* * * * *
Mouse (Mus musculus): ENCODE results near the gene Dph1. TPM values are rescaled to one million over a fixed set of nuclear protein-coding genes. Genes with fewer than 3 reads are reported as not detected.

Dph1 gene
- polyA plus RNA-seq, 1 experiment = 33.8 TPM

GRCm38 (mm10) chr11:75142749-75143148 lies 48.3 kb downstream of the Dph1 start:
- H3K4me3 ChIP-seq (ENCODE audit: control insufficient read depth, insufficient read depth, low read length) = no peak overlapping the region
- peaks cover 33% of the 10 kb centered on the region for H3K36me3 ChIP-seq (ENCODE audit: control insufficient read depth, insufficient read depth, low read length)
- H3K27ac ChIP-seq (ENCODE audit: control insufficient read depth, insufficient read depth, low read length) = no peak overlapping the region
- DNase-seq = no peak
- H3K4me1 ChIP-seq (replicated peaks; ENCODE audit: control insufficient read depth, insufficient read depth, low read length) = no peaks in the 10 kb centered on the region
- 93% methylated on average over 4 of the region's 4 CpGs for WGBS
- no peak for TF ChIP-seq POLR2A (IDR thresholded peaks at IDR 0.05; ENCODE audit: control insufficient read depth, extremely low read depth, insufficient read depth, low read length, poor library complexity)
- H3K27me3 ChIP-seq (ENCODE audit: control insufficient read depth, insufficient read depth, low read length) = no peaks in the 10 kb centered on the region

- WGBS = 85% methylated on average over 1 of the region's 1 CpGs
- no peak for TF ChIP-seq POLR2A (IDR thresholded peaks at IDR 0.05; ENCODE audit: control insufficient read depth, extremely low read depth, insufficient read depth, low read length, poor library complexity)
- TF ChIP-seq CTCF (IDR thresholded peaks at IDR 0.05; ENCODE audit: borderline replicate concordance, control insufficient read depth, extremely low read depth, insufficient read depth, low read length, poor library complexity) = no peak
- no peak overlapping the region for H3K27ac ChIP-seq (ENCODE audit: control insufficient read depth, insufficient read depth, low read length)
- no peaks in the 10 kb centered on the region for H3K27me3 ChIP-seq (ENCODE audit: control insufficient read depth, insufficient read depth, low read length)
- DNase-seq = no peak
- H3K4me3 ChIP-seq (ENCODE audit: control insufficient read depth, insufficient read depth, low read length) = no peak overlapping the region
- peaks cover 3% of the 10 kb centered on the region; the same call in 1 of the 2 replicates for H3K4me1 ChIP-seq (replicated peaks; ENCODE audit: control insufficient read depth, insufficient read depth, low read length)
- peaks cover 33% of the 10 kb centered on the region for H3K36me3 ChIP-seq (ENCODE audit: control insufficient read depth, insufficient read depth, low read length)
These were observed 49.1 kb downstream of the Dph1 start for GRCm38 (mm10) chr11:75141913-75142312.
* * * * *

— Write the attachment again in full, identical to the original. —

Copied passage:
Mouse (Mus musculus): ENCODE results near the gene Dph1. TPM values are rescaled to one million over a fixed set of nuclear protein-coding genes. Genes with fewer than 3 reads are reported as not detected.

Dph1 gene
- polyA plus RNA-seq, 1 experiment = 33.8 TPM

GRCm38 (mm10) chr11:75142749-75143148 lies 48.3 kb downstream of the Dph1 start:
- H3K4me3 ChIP-seq (ENCODE audit: control insufficient read depth, insufficient read depth, low read length) = no peak overlapping the region
- peaks cover 33% of the 10 kb centered on the region for H3K36me3 ChIP-seq (ENCODE audit: control insufficient read depth, insufficient read depth, low read length)
- H3K27ac ChIP-seq (ENCODE audit: control insufficient read depth, insufficient read depth, low read length) = no peak overlapping the region
- DNase-seq = no peak
- H3K4me1 ChIP-seq (replicated peaks; ENCODE audit: control insufficient read depth, insufficient read depth, low read length) = no peaks in the 10 kb centered on the region
- 93% methylated on average over 4 of the region's 4 CpGs for WGBS
- no peak for TF ChIP-seq POLR2A (IDR thresholded peaks at IDR 0.05; ENCODE audit: control insufficient read depth, extremely low read depth, insufficient read depth, low read length, poor library complexity)
- H3K27me3 ChIP-seq (ENCODE audit: control insufficient read depth, insufficient read depth, low read length) = no peaks in the 10 kb centered on the region

- WGBS = 85% methylated on average over 1 of the region's 1 CpGs
- no peak for TF ChIP-seq POLR2A (IDR thresholded peaks at IDR 0.05; ENCODE audit: control insufficient read depth, extremely low read depth, insufficient read depth, low read length, poor library complexity)
- TF ChIP-seq CTCF (IDR thresholded peaks at IDR 0.05; ENCODE audit: borderline replicate concordance, control insufficient read depth, extremely low read depth, insufficient read depth, low read length, poor library complexity) = no peak
- no peak overlapping the region for H3K27ac ChIP-seq (ENCODE audit: control insufficient read depth, insufficient read depth, low read length)
- no peaks in the 10 kb centered on the region for H3K27me3 ChIP-seq (ENCODE audit: control insufficient read depth, insufficient read depth, low read length)
- DNase-seq = no peak
- H3K4me3 ChIP-seq (ENCODE audit: control insufficient read depth, insufficient read depth, low read length) = no peak overlapping the region
- peaks cover 3% of the 10 kb centered on the region; the same call in 1 of the 2 replicates for H3K4me1 ChIP-seq (replicated peaks; ENCODE audit: control insufficient read depth, insufficient read depth, low read length)
- peaks cover 33% of the 10 kb centered on the region for H3K36me3 ChIP-seq (ENCODE audit: control insufficient read depth, insufficient read depth, low read length)
These were observed 49.1 kb downstream of the Dph1 start for GRCm38 (mm10) chr11:75141913-75142312.